Park's Pediatric Cardiology for Practitioners, 6th Ed.

APPENDIX A

Miscellaneous

TABLE A-1

RECURRENCE RISKS GIVEN ONE SIBLING WHO HAS A CARDIOVASCULAR ANOMALY

Anomaly

Suggested Risk (%)

Ventricular septal defect

3.0

Patent ductus arteriosus

3.0

Atrial septal defect

2.5

Tetralogy of Fallot

2.5

Pulmonary stenosis

2.0

Coarctation of the aorta

2.0

Aortic stenosis

2.0

Transposition of the great arteries

1.5

Atrioventricular canal (complete endocardial cushion defect)

2.0

Endocardial fibroelastosis

4.0

Tricuspid atresia

1.0

Ebstein’s anomaly

1.0

Persistent truncus arteriosus

1.0

Pulmonary atresia

1.0

Hypoplastic left heart syndrome

2.0

Modified from Nora JJ, Nora AH: The evaluation of specific genetic and environmental counseling in congenital heart diseases. Circulation 57:205-213, 1978.

TABLE A-2

AFFECTED OFFSPRING GIVEN ONE PARENT WITH A CONGENITAL HEART DEFECT

Defect

Mother Affected (%)

Father Affected (%)

Aortic stenosis

13.0–18.0

3.0

Atrial septal defect

4.0–4.5

1.5

Atrioventricular canal (complete endocardial cushion defect)

14.0

1.0

Coarctation of the aorta

4.0

2.0

Patent ductus arteriosus

3.5–4.0

2.5

Pulmonary stenosis

4.0–6.5

2.0

Tetralogy of Fallot

6.0–10.0

1.5

Ventricular septal defect

6.0

2.0

From Nora JJ, Nora AH: Maternal transmission of congenital heart disease: New recurrence risk figures and the questions of cytoplasmic inheritance and vulnerability to teratogens. Am J Cardiol 59:459-463, 1987.

TABLE A-3

NEW YORK HEART ASSOCIATION FUNCTIONAL CLASSIFICATION

Class

Impairment

I

The patient has the disease, but the condition is asymptomatic.

II

The patient experiences symptoms with moderate activity.

III

The patient has symptoms with mild activity.

IV

The patient’s condition is symptomatic at rest.

 This is a classification of functional impairment in exercise capacity based on symptoms of dyspnea and fatigue. It is simple and useful in the evaluation of cardiac patients.

TABLE A-4

SUMMARY OF ANTIARRHYTHMIC AGENTS

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AV, Atrioventricular; ECG, electrocardiogram.

TABLE A-5

EFFECTS OF ANTIARRHYTHMIC AGENTS ON THE ECG

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Acu, Acute effect; Chr, chronic effect

Modified from Fischbach PS: Pharmacology of antiarrhythmic agents. In Macdonald Dick II (ed): Clinical Cardiac Electrophysiology in the Young. New York, Springer, 2010.

TABLE A-6

OXYGEN CONSUMPTION PER BODY SURFACE AREA

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 In (mL/min)/m2.

From LaFarge CG, Miettinen OS: The estimation of oxygen consumption. Cardiovasc Res 4:23, 1970.

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FIGURE A-1 Body surface area nomogram.

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FIGURE A-2 Time course of elevation of selected serum markers after acute myocardial infarction in an adult. This figure summarizes the relative timing, rate of rise, peak values, and duration of elevation above the upper limit of normal for the serum markers. Myoglobin rises quickly soon after the onset of infarction but it is not specific for cardiac muscle; it may also come from skeletal muscles. Total creatine kinase (CK) rises within 4 to 8 hours, reaches a peak at 24 hours, and declines to normal levels within 2 to 3 days. There are three isoenzymes (BB, MM, and MB) of CK identified by electrophoresis. The CK-MB isoenzyme occurs primarily in cardiac muscles, the BB enzyme occurs primarily in the brain and kidneys, and the MM isoenzyme occurs in cardiac and skeletal muscles. Lactate dehydrogenase (LDH) elevation occurs several days after the onset of myocardial infarction. False elevation of LDH occurs in patients with hemolysis, leukemia, liver disease or congestion, renal disease, pulmonary embolism, skeletal muscle disease, shock, and myocarditis. Cardiac-specific troponin I may be useful for the diagnosis of infarction even 3 to 4 days after the event. In children, the normal value of cardiac troponin I has been reported to be 2 ng/mL or less, and it is frequently below the level of detection for the assay.(From Antman EM: General hospital management. In Julian DG, Barunwald E [eds]: Management of Acute Myocardial Infarction. London, WB Saunders, 1994, p 63.)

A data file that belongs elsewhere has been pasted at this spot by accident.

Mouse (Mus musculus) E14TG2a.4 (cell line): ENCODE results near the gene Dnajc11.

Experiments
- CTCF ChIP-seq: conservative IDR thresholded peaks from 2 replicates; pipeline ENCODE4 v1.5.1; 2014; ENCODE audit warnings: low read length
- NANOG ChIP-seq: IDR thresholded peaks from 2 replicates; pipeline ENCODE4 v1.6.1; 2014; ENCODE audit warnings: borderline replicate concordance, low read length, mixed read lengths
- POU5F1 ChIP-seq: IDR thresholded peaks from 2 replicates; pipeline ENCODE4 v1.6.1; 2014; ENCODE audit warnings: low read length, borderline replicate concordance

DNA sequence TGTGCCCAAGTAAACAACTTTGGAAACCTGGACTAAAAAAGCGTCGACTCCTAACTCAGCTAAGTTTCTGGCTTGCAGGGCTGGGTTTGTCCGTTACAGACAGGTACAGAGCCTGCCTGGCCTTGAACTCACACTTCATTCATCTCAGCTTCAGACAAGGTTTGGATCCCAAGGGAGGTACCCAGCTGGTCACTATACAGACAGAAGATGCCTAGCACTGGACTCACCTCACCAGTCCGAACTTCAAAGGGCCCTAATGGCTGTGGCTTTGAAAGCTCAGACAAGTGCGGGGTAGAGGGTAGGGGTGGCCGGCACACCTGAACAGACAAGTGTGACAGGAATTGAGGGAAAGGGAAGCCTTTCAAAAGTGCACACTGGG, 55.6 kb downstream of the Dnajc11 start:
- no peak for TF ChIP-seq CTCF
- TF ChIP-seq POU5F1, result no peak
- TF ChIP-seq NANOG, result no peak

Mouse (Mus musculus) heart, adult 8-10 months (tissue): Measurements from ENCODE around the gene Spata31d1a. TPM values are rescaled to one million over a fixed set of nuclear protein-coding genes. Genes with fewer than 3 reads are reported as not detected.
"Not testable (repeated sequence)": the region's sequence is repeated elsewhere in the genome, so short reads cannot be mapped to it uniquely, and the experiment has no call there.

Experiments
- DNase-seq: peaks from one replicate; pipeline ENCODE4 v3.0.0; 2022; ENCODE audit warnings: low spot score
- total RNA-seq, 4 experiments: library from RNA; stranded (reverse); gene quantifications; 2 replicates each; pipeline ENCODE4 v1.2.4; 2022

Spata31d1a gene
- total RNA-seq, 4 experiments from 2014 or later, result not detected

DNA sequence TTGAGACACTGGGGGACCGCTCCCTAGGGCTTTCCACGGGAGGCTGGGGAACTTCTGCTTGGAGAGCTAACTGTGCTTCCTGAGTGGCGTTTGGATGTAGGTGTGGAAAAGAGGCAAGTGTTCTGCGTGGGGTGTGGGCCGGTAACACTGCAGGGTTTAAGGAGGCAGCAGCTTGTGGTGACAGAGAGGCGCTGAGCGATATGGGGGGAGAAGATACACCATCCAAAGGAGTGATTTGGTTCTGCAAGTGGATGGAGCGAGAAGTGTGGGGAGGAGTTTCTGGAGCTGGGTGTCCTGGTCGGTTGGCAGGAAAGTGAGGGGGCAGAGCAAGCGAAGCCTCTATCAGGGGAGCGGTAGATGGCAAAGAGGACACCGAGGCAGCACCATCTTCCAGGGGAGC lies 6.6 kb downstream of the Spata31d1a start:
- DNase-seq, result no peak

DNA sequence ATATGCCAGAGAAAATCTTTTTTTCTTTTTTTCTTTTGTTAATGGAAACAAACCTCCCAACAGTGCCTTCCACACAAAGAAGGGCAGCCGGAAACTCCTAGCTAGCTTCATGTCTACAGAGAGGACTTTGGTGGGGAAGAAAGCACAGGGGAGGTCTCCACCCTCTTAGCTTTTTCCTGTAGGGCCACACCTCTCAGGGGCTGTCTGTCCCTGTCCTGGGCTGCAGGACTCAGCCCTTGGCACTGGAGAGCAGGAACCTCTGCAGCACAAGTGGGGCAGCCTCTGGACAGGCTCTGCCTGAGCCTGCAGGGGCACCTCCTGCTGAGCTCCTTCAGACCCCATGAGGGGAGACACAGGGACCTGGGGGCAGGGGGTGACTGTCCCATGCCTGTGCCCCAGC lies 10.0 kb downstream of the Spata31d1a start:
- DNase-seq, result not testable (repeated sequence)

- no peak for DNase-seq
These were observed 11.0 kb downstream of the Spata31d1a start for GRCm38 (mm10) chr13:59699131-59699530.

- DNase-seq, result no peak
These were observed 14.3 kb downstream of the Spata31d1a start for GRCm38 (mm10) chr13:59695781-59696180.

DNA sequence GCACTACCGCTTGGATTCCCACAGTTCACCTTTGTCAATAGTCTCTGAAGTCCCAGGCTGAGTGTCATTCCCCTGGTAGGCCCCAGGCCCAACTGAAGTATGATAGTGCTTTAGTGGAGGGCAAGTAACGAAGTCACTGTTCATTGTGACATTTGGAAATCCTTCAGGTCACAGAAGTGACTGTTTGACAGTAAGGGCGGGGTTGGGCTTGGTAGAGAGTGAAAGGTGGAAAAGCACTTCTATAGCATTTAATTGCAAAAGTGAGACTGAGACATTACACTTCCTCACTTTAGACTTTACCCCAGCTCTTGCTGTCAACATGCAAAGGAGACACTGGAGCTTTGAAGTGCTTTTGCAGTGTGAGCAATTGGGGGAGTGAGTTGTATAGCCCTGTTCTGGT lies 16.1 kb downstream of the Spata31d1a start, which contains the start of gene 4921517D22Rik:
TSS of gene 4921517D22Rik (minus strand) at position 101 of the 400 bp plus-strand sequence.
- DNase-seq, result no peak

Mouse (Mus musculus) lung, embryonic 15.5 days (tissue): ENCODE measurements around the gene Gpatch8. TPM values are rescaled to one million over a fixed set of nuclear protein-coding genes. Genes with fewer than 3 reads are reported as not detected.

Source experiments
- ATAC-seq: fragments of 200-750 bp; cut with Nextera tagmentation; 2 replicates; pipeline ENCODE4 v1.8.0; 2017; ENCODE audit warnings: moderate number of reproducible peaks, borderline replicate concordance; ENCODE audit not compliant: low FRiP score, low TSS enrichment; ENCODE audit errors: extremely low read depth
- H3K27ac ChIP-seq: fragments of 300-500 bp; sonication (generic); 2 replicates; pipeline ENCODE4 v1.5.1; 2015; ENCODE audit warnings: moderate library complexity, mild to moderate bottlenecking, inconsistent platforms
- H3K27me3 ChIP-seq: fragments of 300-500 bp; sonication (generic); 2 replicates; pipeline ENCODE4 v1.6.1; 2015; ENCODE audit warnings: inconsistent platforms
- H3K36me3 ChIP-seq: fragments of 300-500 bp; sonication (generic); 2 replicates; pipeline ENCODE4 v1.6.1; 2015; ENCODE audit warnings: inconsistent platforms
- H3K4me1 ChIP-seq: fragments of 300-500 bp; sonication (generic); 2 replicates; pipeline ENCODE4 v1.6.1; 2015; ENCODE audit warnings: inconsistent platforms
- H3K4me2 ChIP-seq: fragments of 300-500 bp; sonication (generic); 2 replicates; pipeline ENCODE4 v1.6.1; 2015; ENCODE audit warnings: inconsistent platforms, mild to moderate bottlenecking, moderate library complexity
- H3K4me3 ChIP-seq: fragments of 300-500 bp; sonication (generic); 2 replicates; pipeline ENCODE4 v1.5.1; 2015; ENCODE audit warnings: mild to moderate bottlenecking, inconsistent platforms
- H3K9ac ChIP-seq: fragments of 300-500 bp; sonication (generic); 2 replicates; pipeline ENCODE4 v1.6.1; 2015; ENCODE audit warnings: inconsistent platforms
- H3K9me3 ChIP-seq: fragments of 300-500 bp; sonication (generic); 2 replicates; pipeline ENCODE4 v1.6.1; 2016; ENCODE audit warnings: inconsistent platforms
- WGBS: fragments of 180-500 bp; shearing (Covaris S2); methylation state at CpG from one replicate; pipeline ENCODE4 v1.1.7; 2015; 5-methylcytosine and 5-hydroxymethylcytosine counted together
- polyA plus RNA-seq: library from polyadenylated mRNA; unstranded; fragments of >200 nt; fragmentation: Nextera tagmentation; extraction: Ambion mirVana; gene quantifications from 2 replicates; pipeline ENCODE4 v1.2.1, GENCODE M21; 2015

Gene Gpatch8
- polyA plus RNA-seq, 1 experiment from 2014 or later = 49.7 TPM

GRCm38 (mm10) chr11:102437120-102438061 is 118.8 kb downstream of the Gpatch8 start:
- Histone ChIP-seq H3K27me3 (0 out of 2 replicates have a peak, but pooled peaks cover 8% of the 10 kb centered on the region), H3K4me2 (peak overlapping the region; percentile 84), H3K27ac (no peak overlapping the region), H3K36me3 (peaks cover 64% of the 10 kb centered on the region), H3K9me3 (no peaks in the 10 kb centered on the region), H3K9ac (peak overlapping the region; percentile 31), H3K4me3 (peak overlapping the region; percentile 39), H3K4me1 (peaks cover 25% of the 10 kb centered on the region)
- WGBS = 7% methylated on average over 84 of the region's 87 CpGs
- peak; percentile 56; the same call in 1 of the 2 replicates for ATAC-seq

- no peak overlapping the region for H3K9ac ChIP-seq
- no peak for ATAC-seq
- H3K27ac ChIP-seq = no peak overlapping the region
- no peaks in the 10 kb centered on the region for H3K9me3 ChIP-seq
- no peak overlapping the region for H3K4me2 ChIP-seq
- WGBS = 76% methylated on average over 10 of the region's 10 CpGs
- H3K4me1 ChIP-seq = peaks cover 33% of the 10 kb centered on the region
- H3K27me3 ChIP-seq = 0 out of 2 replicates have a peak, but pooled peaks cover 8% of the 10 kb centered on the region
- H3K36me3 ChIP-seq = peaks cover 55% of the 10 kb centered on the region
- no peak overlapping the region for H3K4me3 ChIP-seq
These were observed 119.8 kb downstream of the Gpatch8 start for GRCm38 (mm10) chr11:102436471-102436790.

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FIGURE A-3 Action potential of human ventricular myocyte of subepicardial origin.

• Phase 0 (rapid depolarization) is the results of sudden increase in membrane conductance to Na+ iron.

• Phase 1 (early rapid repolarization) is caused by transient outward K+ current.

• Phase 2 (plateau) is maintained by the competition between outward current carried by K+ and Cl- ions and inward current carried by Ca2+ ions.

• Phase 3 (final rapid repolarization) is caused by activation of repolarizing outward K+ current, and

• Phase 4 (the resting potential or diastolic depolarization) is caused by the Na-K pump that maintains high K+ concentration and low intracellular Na+ concentration by pumping K+ inward and Na+ outward.